As I enter the Duchess, there are only a scattering of people who have turned up for Brother and Bones’ support act Mike Johnson. However, this does nothing to diminish his performance and he delivers his simple brand of acoustic music, reminiscent of Ben Howard, with a rare humility. Though the songs themselves were a tad forgettable, his lyrics are heartfelt and his voice hits notes effortlessly, showing promise as a developing singer-songwriter.
In contrast with Mike Johnson’s mellow acoustic sound, The Roscoes bring old school back, smashing their way onstage with a high energy assault of their 50’s-inspired, straight up rock ‘n’ roll. Their raw, guitar-heavy sound, bred from meeting up and ‘making some noise together’ as students, goes down well with the audience. This authentic, fresh-out-of-university vibe adds a certain boyish charm to their set, which hints at bigger things on the horizon.
The audience grows only slightly by the time Brother and Bones make their appearance. However, this is by no means a crowd of disinterested bystanders; this is a group of deeply devoted fans, becoming no more apparent than when the chorus for ‘For All We Know’ is wholeheartedly sung back to the band. The group appear humbled, and this bond with the audience strengthens throughout the show. The small size of the crowd adds a wonderful intimacy and personality to the performance, rather than turning it into a disappointment.
Opener ‘Burn the City’ is initially mellow but ebbs to and fro, continually threatening to burst into full form. This slow-burning intensity eventually culminates in a heavy riff, driven by an infectious beat produced by the double percussion. An onslaught of bluesy, funk-rock follows, though to attempt to categorise Brother and Bones is to limit them; their sound covers multiple genres. A fantastic mix of inventive percussion, searing guitar riffs and some seriously cool bass lines characterise the performance and the acoustic ‘Gold and Silver’ serves as a peaceful interlude to a set that just doesn’t let up. There is sincerity and warmth in frontman Richard Thomas’ voice, who’s vocals occasionally soar above the musical accompaniment as the band move from the gentle, acoustic songs to a more dominant sound.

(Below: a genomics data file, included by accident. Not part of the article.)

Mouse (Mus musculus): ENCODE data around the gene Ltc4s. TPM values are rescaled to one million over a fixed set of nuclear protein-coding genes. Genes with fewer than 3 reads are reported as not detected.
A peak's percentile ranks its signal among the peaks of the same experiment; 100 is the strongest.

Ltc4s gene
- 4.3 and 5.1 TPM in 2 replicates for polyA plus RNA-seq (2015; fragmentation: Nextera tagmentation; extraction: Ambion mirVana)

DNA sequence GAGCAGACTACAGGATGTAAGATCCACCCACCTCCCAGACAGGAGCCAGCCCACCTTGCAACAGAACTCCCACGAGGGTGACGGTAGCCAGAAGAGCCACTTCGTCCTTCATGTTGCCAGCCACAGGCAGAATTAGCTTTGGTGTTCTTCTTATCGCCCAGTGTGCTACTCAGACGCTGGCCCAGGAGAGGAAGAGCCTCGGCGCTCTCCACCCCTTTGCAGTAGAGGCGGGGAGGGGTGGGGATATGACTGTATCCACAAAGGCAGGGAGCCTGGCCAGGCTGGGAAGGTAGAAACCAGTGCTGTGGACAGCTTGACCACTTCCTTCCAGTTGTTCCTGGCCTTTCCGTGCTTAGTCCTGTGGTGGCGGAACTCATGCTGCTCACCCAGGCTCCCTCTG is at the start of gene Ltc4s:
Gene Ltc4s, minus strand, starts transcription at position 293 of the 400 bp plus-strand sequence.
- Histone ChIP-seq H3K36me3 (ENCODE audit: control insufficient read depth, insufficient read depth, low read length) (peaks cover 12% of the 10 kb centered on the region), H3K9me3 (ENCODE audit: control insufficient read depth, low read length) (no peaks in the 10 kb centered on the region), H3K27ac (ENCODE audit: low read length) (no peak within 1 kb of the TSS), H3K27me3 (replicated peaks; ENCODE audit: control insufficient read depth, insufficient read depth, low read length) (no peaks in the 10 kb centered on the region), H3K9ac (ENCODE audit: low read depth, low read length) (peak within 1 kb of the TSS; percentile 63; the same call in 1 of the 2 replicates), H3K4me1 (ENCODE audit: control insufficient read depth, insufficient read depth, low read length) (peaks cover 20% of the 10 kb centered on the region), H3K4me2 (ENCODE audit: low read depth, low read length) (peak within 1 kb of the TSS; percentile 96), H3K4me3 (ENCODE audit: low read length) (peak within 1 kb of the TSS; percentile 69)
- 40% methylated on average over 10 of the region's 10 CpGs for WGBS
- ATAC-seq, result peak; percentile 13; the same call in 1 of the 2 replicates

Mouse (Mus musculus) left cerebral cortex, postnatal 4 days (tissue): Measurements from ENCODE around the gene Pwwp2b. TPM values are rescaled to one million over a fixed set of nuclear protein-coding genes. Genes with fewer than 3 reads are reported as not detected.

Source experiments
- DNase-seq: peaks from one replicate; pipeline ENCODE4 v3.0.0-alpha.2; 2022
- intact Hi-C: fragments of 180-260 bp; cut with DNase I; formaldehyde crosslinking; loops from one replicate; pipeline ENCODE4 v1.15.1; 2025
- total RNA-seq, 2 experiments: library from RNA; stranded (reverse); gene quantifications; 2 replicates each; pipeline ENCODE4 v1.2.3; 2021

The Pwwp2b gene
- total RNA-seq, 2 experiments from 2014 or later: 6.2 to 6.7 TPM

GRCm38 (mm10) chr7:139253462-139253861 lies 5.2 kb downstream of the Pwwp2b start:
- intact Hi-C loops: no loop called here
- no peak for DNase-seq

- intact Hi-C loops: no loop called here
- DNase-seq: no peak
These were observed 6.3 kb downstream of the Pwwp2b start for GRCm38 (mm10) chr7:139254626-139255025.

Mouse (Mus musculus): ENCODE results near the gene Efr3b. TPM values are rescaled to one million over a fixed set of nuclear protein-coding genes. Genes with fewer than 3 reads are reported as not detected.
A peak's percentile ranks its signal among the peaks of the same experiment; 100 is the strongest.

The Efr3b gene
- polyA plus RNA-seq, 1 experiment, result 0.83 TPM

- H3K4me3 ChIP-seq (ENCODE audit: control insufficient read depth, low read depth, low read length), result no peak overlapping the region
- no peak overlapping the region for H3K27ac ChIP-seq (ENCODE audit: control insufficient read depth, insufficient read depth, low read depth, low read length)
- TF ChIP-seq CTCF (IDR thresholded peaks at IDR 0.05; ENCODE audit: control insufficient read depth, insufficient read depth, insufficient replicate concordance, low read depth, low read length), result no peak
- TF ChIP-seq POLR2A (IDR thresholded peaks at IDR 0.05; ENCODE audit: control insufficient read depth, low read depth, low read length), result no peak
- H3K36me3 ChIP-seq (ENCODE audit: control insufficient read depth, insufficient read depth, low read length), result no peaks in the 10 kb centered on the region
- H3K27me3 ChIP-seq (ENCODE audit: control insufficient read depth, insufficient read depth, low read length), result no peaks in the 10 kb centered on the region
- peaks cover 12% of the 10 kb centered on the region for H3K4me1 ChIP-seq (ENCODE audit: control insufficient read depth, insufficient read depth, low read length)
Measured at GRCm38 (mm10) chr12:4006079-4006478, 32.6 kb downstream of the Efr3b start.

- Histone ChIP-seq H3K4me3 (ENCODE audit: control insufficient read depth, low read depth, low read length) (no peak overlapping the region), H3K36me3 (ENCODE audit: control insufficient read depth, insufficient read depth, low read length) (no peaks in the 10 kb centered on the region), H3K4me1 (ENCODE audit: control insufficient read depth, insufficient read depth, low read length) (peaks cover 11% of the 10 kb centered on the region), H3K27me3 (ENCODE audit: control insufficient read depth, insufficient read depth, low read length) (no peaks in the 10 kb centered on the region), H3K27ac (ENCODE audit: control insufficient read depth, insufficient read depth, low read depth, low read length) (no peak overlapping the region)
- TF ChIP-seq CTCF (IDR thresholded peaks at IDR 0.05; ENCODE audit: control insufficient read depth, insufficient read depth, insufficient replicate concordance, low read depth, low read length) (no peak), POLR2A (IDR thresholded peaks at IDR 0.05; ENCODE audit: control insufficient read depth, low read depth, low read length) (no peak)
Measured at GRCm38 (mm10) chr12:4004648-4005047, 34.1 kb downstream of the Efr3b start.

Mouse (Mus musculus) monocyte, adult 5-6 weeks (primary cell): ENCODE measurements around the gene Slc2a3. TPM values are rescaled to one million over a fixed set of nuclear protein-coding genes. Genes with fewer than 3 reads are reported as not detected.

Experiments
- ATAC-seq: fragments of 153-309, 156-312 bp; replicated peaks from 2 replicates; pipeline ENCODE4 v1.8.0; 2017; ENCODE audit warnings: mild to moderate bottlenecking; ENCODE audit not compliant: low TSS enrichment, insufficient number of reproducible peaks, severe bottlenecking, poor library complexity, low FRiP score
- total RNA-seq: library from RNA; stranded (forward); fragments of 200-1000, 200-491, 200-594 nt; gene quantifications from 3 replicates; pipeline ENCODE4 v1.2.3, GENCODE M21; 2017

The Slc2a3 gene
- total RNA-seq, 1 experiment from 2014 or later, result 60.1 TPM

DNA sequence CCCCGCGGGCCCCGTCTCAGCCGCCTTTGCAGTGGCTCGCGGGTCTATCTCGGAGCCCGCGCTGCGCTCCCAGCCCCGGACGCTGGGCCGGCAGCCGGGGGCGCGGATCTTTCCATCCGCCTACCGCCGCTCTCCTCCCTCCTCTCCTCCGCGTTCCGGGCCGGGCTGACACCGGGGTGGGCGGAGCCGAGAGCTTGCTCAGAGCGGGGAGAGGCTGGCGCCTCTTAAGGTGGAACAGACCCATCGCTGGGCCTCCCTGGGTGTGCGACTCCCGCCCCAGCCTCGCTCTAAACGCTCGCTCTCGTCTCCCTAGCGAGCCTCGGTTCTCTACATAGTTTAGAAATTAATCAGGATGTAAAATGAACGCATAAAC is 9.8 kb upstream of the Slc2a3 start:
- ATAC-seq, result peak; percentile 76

The second half of the set, rather than slowing down, blazes with energy. ‘Long Way to Go’ descends into a dizzying, percussive assault as the band throw themselves around the stage and ‘Don’t Forget to Pray’, a high point (though there are many) is all vocal hooks and screaming guitars. Closer ‘I See Red’ is performed with a no holds barred ferocity and pulsates with bongo drums; a fresh, innovative touch. The devotion of the crowd, chanting for an encore as the band leave the stage, draws them back to play a wonderful cover of The Black Crowes’ ‘Talk to Angels’, revealed as one of their personal favourites. The performance is simple, just Richard and lead guitarist James Willard, yet deeply engaging.
In all, this was a memorable set. The band have arena-filling amounts of soul and a unique, attention-demanding sound that should ensure they don’t disappear into obscurity anytime soon. Their emotional involvement is touching and is paralleled by the audience; it is their authenticity and sincerity that make them something truly special.By Sophie Brear